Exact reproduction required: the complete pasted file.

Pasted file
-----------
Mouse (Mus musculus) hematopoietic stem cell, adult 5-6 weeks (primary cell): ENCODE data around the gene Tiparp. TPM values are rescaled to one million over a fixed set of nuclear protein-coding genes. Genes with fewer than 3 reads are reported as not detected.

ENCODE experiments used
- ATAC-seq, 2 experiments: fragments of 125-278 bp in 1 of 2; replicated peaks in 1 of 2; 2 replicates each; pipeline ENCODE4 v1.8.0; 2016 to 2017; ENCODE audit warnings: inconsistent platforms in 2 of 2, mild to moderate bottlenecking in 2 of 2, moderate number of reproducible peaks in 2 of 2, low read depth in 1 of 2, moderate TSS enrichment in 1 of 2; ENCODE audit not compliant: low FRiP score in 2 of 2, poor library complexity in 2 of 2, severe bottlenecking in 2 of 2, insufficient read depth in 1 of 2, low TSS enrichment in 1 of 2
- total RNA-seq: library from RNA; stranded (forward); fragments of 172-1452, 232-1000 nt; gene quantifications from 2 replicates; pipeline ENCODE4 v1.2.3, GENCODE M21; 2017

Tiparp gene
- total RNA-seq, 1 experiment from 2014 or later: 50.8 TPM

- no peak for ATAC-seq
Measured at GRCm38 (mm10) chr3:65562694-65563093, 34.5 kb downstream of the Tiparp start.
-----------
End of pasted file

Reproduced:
Mouse (Mus musculus) hematopoietic stem cell, adult 5-6 weeks (primary cell): ENCODE data around the gene Tiparp. TPM values are rescaled to one million over a fixed set of nuclear protein-coding genes. Genes with fewer than 3 reads are reported as not detected.

ENCODE experiments used
- ATAC-seq, 2 experiments: fragments of 125-278 bp in 1 of 2; replicated peaks in 1 of 2; 2 replicates each; pipeline ENCODE4 v1.8.0; 2016 to 2017; ENCODE audit warnings: inconsistent platforms in 2 of 2, mild to moderate bottlenecking in 2 of 2, moderate number of reproducible peaks in 2 of 2, low read depth in 1 of 2, moderate TSS enrichment in 1 of 2; ENCODE audit not compliant: low FRiP score in 2 of 2, poor library complexity in 2 of 2, severe bottlenecking in 2 of 2, insufficient read depth in 1 of 2, low TSS enrichment in 1 of 2
- total RNA-seq: library from RNA; stranded (forward); fragments of 172-1452, 232-1000 nt; gene quantifications from 2 replicates; pipeline ENCODE4 v1.2.3, GENCODE M21; 2017

Tiparp gene
- total RNA-seq, 1 experiment from 2014 or later: 50.8 TPM

- no peak for ATAC-seq
Measured at GRCm38 (mm10) chr3:65562694-65563093, 34.5 kb downstream of the Tiparp start.